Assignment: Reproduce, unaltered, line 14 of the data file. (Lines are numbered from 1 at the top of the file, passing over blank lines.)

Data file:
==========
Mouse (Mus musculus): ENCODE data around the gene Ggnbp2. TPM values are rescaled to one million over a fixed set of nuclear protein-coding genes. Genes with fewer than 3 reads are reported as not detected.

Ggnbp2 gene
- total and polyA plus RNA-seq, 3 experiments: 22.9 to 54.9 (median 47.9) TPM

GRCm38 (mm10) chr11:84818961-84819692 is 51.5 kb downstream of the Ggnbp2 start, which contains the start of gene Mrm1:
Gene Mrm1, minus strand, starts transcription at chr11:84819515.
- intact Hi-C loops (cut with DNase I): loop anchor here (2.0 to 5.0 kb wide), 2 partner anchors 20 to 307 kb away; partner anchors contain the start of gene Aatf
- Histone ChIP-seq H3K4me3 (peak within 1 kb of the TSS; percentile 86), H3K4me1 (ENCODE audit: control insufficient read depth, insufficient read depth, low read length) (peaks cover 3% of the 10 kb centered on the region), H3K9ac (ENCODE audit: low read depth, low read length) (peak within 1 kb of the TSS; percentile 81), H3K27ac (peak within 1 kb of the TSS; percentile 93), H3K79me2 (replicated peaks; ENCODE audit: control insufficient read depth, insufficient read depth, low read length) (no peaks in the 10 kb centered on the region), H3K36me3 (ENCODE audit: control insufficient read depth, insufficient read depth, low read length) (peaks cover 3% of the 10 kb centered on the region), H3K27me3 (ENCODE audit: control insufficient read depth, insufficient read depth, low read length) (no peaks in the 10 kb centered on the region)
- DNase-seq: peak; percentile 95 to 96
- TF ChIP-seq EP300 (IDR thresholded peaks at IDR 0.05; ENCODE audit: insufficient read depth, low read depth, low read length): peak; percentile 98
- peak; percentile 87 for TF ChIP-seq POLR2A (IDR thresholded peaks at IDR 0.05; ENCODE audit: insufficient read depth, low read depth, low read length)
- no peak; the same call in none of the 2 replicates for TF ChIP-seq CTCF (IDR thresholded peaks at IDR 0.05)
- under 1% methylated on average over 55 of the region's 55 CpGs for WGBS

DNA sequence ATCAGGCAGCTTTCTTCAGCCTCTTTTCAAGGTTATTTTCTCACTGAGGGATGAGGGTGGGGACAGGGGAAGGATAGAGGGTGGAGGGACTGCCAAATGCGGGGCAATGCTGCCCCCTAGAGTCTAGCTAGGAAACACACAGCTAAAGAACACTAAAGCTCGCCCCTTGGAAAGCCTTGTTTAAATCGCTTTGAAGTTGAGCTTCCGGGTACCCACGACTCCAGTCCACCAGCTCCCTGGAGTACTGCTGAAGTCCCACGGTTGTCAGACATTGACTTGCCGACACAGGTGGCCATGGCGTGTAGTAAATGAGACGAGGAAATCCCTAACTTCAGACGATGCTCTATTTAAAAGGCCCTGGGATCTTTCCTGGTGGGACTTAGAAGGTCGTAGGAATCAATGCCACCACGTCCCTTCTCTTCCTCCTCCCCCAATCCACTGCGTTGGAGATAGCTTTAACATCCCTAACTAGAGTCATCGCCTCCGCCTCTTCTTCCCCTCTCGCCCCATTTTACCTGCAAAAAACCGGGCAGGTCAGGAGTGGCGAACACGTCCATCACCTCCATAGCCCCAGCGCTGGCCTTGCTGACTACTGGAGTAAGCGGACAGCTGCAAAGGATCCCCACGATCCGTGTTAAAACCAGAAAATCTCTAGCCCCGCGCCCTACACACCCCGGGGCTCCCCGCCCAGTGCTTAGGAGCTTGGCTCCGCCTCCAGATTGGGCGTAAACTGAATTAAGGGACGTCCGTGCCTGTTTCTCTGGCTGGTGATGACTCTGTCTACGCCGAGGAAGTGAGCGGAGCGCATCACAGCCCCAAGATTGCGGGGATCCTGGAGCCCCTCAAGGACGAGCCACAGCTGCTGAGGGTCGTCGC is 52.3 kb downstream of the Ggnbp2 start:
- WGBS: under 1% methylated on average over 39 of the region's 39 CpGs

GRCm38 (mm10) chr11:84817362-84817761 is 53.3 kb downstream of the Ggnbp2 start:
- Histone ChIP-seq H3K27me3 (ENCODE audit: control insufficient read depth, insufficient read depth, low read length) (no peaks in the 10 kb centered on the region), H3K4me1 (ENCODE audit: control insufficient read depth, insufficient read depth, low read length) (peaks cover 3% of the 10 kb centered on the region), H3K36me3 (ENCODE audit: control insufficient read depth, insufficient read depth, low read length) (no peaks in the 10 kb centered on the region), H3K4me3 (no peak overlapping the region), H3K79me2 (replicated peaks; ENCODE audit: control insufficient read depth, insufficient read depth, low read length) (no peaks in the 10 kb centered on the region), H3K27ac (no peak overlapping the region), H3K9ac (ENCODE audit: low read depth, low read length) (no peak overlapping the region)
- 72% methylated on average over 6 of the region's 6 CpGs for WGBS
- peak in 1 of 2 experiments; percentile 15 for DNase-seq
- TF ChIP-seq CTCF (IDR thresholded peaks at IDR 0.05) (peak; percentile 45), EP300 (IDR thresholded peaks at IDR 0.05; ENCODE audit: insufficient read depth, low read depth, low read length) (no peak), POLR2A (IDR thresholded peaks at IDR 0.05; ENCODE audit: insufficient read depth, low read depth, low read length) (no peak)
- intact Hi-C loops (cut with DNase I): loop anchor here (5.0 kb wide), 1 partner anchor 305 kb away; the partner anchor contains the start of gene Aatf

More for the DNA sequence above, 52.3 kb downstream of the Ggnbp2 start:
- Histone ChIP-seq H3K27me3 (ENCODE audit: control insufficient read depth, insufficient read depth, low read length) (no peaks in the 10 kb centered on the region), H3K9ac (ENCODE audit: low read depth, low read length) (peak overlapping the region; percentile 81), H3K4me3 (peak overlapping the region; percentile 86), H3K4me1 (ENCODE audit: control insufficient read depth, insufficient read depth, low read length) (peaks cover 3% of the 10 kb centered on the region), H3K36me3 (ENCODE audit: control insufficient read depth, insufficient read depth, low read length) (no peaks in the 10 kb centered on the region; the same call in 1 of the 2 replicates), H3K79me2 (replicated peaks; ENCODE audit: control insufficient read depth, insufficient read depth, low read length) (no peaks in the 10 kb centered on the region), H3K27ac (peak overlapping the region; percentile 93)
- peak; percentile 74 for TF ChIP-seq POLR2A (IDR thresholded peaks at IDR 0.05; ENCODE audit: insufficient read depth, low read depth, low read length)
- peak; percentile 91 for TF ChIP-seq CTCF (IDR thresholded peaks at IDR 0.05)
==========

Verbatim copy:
- WGBS: under 1% methylated on average over 39 of the region's 39 CpGs